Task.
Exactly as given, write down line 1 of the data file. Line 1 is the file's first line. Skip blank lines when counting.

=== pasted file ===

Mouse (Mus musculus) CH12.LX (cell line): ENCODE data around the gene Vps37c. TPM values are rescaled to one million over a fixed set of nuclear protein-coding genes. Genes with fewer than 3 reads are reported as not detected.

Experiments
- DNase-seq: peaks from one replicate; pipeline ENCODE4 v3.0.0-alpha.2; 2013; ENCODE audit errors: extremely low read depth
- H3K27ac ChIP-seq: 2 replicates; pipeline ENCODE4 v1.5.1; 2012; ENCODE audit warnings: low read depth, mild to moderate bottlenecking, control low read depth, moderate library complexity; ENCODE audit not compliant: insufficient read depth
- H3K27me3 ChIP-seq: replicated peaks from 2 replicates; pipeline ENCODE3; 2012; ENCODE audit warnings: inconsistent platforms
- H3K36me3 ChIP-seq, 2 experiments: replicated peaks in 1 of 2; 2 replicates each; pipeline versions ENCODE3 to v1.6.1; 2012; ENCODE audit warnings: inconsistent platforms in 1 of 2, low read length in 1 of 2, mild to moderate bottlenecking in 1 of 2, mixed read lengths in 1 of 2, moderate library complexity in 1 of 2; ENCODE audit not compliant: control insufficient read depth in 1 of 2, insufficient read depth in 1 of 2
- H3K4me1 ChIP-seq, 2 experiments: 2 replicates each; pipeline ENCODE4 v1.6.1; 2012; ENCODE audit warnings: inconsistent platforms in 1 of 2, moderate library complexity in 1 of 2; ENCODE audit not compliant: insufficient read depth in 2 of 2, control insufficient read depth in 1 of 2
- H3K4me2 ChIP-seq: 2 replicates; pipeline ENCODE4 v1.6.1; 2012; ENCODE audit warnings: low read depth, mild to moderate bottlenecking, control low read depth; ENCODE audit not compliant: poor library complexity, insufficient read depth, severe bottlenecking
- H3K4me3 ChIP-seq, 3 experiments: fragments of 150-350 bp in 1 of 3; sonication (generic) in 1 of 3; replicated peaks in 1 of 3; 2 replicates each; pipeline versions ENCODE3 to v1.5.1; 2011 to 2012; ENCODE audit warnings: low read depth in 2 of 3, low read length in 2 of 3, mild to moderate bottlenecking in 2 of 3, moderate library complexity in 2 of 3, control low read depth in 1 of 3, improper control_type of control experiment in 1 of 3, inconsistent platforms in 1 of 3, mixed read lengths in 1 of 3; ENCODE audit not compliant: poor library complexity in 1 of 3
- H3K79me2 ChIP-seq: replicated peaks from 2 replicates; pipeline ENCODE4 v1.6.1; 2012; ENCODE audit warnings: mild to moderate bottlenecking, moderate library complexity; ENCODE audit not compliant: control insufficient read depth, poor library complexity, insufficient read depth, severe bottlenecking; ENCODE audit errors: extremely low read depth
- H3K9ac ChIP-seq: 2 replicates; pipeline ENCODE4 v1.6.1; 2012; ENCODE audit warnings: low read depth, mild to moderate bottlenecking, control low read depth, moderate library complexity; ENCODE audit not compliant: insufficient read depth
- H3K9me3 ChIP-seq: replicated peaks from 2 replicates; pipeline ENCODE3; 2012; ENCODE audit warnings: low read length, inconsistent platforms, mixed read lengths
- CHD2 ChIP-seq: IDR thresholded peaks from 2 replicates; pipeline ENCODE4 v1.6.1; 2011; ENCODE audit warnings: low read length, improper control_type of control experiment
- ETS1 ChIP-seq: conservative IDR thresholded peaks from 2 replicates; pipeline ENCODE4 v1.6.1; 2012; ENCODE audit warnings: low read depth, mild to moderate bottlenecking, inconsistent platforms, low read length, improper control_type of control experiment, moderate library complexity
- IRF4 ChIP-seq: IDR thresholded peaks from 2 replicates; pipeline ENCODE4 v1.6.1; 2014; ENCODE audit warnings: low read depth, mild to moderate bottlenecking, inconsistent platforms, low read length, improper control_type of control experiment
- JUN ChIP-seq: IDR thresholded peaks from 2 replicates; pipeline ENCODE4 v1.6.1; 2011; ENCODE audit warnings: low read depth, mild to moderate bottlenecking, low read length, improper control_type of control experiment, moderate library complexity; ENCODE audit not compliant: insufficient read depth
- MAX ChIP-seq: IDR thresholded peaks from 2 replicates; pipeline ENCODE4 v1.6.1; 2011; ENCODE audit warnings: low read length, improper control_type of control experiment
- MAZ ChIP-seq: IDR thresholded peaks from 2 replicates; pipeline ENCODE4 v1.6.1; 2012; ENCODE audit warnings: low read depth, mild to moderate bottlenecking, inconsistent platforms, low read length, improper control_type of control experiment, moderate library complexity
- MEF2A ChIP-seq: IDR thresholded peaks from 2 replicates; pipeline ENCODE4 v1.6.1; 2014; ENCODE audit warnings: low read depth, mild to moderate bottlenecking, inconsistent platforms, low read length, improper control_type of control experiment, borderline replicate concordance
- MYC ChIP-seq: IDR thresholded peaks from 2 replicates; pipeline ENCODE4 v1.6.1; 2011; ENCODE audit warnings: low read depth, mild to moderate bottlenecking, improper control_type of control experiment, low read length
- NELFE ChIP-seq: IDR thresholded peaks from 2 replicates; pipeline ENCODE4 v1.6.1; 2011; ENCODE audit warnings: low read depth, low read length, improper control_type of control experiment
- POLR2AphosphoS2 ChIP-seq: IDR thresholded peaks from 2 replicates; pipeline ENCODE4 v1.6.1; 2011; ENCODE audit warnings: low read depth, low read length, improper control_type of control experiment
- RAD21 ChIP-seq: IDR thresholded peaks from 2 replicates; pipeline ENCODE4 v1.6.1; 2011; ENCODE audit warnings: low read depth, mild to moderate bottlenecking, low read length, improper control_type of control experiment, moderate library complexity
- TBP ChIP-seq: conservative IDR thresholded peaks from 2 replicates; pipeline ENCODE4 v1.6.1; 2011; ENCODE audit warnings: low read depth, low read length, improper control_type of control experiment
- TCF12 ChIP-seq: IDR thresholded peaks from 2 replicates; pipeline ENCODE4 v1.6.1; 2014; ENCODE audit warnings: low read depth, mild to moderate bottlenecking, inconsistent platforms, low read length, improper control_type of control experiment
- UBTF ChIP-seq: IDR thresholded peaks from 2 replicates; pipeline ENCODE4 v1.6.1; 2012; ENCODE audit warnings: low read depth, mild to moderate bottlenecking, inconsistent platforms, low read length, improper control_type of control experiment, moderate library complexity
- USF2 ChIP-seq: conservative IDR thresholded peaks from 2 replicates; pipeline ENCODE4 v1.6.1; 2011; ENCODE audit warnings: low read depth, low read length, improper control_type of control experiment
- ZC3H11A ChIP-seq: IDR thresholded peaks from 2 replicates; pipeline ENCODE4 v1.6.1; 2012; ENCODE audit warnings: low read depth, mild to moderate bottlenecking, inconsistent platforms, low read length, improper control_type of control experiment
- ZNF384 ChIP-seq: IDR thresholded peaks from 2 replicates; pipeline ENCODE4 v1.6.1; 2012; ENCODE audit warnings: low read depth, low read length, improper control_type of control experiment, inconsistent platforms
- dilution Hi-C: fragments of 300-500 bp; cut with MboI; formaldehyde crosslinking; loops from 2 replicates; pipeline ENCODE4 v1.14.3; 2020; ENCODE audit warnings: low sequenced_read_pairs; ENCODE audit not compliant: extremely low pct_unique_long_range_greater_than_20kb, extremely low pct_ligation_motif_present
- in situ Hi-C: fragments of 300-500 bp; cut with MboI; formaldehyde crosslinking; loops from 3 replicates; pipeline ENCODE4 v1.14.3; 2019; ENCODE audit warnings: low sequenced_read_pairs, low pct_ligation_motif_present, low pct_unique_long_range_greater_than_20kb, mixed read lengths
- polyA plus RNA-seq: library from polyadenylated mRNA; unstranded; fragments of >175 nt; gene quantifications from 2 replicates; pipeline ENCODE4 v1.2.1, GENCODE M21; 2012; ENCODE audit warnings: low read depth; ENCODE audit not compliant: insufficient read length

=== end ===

Mouse (Mus musculus) CH12.LX (cell line): ENCODE data around the gene Vps37c. TPM values are rescaled to one million over a fixed set of nuclear protein-coding genes. Genes with fewer than 3 reads are reported as not detected.